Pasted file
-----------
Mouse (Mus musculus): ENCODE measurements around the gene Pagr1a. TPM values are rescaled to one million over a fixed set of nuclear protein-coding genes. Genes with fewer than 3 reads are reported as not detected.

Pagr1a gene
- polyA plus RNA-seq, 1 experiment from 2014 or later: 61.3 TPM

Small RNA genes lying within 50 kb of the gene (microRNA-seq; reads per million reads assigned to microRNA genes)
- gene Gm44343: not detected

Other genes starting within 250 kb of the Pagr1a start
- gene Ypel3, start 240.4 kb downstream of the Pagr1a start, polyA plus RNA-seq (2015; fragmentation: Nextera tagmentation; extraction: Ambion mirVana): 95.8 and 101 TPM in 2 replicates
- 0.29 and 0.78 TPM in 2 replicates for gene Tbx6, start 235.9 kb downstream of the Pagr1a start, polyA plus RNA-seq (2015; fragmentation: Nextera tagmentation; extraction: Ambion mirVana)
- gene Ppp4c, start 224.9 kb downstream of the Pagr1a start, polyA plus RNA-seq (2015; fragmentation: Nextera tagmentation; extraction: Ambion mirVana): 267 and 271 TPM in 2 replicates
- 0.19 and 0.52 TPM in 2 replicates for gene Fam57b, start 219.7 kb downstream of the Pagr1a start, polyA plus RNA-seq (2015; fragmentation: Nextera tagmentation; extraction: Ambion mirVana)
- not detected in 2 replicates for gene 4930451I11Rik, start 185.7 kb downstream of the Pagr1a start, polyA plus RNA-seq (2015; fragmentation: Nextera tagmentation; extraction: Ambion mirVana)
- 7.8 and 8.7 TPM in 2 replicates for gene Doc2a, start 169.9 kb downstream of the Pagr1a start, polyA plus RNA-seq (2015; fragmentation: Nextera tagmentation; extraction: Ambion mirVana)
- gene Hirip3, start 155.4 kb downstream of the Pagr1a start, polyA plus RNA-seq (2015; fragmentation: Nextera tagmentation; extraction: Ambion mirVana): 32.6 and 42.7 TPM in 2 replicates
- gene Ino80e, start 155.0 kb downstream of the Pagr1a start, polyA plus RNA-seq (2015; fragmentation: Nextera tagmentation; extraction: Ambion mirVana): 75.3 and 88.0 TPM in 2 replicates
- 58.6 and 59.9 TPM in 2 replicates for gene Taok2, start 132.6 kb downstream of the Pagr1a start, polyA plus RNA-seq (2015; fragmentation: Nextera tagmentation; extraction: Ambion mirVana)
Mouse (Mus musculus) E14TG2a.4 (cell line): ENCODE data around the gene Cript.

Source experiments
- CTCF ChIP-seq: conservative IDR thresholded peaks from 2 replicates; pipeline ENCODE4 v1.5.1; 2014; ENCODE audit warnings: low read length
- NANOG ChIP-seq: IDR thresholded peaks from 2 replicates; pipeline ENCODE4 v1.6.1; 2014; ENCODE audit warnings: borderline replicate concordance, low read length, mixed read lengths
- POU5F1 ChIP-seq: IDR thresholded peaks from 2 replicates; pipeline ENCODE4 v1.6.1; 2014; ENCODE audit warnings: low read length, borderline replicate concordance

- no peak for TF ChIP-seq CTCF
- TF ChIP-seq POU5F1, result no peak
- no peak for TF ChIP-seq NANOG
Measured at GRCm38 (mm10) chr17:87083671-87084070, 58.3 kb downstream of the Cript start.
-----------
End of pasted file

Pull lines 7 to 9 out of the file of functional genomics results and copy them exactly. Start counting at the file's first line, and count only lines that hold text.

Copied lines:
- gene Ypel3, start 240.4 kb downstream of the Pagr1a start, polyA plus RNA-seq (2015; fragmentation: Nextera tagmentation; extraction: Ambion mirVana): 95.8 and 101 TPM in 2 replicates
- 0.29 and 0.78 TPM in 2 replicates for gene Tbx6, start 235.9 kb downstream of the Pagr1a start, polyA plus RNA-seq (2015; fragmentation: Nextera tagmentation; extraction: Ambion mirVana)
- gene Ppp4c, start 224.9 kb downstream of the Pagr1a start, polyA plus RNA-seq (2015; fragmentation: Nextera tagmentation; extraction: Ambion mirVana): 267 and 271 TPM in 2 replicates